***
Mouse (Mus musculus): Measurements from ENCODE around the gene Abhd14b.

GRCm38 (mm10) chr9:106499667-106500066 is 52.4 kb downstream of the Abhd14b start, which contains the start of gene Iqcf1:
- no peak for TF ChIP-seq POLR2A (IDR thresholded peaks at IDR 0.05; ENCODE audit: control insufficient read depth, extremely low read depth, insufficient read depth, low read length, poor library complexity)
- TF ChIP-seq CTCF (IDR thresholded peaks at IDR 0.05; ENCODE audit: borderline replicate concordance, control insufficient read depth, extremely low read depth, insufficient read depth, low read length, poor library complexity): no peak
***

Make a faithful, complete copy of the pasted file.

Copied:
Mouse (Mus musculus): Measurements from ENCODE around the gene Abhd14b.

GRCm38 (mm10) chr9:106499667-106500066 is 52.4 kb downstream of the Abhd14b start, which contains the start of gene Iqcf1:
- no peak for TF ChIP-seq POLR2A (IDR thresholded peaks at IDR 0.05; ENCODE audit: control insufficient read depth, extremely low read depth, insufficient read depth, low read length, poor library complexity)
- TF ChIP-seq CTCF (IDR thresholded peaks at IDR 0.05; ENCODE audit: borderline replicate concordance, control insufficient read depth, extremely low read depth, insufficient read depth, low read length, poor library complexity): no peak